POSTED ON October 7, 2010 | IN Champagne | BY joe

Janisson & Sons

It is best when you visit the Champagne region that you find your way off the A4 highway that leads to Reims; find the Champagne Wine Route that travels through many a small village where one can discover many small Champagne producers. Some of the most beautiful views of the Champagne vineyards are on these less traveled roads. We got a tip from winemaker Ludovic Dubric at Mumm Napa to visit a Champagne producer in the village of Verzenay. To get to Verzenay, we head out from our Le Breuil rental home and head along the backroads towards Epernay and then the N51 north toward Reims. About halfway there, we turn right on D26 and head to Verzenay.

It seems that each day of our French exploration we get an unexpected pleasant surprise and on this day it is no different. We have arranged a 10:30 appointment, and when we arrive in the salon at Janisson and Sons, we are greeted by none other than Manuel Janisson, the winemaker, and owner of the this impressive Champagne House. Manuel is the third generation in the Janisson Family to run the winery. For many generations the family were growers, and it was Manuel’s grandfather who in 1925 decided the family should start making Champagne from their prized vineyards.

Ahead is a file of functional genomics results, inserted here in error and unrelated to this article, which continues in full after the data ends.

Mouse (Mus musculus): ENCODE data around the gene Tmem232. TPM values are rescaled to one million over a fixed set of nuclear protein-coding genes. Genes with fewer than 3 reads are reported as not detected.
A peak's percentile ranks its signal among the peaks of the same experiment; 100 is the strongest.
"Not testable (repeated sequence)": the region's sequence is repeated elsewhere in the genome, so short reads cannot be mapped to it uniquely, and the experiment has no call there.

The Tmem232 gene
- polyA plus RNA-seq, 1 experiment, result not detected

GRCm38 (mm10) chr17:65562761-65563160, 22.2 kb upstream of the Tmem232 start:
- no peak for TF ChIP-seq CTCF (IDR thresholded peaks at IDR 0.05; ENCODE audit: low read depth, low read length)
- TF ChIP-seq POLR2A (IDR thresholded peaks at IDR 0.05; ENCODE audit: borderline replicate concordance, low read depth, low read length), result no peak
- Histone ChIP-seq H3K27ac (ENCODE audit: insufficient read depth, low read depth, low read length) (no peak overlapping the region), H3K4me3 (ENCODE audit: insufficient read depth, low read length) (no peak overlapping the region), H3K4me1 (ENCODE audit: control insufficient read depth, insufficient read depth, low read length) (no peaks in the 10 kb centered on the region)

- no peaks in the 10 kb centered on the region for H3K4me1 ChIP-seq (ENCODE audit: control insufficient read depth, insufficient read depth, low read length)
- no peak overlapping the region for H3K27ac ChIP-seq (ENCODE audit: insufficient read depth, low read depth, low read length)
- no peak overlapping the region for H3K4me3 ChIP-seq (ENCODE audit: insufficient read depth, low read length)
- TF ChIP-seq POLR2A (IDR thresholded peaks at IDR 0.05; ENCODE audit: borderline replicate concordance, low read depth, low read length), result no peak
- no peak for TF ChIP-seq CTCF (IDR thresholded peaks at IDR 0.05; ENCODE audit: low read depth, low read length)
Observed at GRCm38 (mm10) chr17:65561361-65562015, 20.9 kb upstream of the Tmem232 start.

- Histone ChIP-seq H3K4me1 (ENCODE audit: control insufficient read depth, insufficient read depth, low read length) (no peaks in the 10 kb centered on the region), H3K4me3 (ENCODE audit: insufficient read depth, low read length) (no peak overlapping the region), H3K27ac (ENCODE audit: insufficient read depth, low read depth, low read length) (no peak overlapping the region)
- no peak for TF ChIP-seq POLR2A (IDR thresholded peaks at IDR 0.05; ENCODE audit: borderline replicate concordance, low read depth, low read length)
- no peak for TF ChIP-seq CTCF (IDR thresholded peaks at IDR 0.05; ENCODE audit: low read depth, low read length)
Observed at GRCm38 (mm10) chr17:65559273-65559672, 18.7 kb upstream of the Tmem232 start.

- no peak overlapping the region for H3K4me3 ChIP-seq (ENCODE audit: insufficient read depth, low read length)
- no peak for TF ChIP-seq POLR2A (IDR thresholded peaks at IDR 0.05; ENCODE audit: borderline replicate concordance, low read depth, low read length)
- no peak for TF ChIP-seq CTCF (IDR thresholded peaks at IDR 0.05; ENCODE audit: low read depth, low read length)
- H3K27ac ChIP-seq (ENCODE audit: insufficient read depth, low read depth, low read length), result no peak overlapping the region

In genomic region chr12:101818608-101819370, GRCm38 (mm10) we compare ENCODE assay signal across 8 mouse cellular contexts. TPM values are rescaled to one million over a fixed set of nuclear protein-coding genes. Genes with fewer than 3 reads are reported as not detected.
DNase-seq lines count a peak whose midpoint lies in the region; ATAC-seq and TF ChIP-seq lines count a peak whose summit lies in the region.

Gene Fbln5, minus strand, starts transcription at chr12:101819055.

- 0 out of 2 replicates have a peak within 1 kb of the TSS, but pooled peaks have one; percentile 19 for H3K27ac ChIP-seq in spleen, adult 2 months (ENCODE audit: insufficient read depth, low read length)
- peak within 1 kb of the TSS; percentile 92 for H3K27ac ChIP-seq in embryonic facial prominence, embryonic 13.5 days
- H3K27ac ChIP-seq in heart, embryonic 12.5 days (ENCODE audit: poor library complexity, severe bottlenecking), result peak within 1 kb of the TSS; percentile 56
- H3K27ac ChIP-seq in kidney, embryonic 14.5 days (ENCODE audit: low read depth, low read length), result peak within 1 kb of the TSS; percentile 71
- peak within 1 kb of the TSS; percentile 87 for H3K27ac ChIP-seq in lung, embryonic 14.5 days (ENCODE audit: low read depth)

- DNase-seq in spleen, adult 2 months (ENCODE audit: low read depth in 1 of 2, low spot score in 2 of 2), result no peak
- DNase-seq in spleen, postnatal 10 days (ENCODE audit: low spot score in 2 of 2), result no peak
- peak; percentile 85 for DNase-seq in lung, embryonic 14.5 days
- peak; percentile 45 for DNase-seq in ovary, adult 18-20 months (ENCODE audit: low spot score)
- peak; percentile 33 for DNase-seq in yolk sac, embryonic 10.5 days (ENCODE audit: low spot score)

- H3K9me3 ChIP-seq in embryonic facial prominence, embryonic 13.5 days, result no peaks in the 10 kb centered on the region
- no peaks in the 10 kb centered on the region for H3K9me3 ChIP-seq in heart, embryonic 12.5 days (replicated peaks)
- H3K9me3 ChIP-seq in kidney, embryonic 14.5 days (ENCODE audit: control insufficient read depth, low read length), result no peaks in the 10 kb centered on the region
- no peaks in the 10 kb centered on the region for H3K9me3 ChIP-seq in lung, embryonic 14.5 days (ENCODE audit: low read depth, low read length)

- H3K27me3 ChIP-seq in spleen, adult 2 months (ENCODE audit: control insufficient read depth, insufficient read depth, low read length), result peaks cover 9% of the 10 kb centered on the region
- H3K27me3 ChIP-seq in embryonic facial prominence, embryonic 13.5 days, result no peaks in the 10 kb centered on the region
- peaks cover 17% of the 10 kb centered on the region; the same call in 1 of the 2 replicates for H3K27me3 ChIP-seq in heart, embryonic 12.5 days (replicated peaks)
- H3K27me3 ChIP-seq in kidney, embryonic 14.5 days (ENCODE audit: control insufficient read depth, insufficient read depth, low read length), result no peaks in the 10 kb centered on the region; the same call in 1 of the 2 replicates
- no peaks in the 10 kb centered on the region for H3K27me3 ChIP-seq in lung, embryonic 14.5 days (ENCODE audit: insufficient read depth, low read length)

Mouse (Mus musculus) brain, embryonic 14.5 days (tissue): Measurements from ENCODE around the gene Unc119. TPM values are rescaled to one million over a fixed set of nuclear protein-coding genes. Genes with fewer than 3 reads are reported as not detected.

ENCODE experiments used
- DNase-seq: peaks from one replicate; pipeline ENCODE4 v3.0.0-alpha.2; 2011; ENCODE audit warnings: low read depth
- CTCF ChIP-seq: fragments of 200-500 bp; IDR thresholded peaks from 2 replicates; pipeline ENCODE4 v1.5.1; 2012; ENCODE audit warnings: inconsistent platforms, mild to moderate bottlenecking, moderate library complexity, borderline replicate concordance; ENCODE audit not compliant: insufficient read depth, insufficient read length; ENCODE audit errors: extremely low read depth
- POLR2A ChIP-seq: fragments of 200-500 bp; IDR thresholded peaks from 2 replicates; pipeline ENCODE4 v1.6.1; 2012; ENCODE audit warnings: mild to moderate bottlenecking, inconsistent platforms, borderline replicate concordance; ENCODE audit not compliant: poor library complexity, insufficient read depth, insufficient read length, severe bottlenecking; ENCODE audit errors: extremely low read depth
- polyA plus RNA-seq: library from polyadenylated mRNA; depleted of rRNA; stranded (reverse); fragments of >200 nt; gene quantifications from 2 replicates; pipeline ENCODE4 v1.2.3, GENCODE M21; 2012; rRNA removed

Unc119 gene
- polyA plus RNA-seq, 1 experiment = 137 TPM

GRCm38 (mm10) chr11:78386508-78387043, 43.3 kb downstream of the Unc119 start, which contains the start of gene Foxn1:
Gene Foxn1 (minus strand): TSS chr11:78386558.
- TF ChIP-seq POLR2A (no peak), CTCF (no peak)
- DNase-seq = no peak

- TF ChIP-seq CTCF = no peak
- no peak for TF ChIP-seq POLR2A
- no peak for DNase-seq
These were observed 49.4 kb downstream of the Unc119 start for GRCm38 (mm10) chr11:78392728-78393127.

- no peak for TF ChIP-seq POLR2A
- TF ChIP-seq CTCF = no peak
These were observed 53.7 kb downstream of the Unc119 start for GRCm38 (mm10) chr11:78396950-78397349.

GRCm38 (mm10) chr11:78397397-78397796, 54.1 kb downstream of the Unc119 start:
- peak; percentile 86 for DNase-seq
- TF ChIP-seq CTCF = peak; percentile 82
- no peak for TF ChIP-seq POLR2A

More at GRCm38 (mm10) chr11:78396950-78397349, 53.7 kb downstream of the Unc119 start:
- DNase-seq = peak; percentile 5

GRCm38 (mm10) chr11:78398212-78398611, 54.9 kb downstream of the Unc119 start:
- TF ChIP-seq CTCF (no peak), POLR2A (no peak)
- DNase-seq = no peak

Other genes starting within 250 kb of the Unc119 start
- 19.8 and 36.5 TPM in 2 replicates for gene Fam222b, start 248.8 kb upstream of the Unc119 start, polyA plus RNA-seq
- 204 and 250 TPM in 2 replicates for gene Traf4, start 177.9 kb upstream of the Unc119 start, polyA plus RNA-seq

Luckily for us, there is a respected Japanese wine buyer, who represents several importers in Japan, with us in the tasting room. Manuel opens all the bottles of Champagne that he has available in his inventory for us to taste. Seiji, the friendly and knowledgeable Japanese wine buyer, joins us in the tasting. Manuel explains that his vineyards in Verzenay are Grand Cru vineyards. We learn that there are three designations of villages in the Champagne regions. The highest is Grand Cru, followed by Premiere Cru, and finally Cru. These designations began in 1945.

All the Janisson Champagne wines we taste are beautiful wines with distinct flavors and nuances. It’s the chalky soils here that give these wines these beautiful characteristics. The Grand Cru Reserve Brut stands out among the wines we taste. It is a blend of 50% Pinot Noir and 50% Chardonnay from the Grand Cru vineyards of Verzenay. We don’t see any signs of a price list, so we are unsure of the price range of the Champagne wines we taste. Following an hour of conversation and tasting, we take a brief tour of the cellars to view the stainless steel tanks and get a taste of the 2010 vintage harvested just a couple of weeks ago. Manuel thinks because of the unusual growing season, 2010 is going to be a spectacular vintage. He will know for sure in another three months.

At the conclusion of our tasting and tour, we ask Manual if we can purchase some wines. He leads us to the cellar where he hands us two bottles of Champagne and tells us to enjoy them on him and have an enjoyable stay in Champagne.

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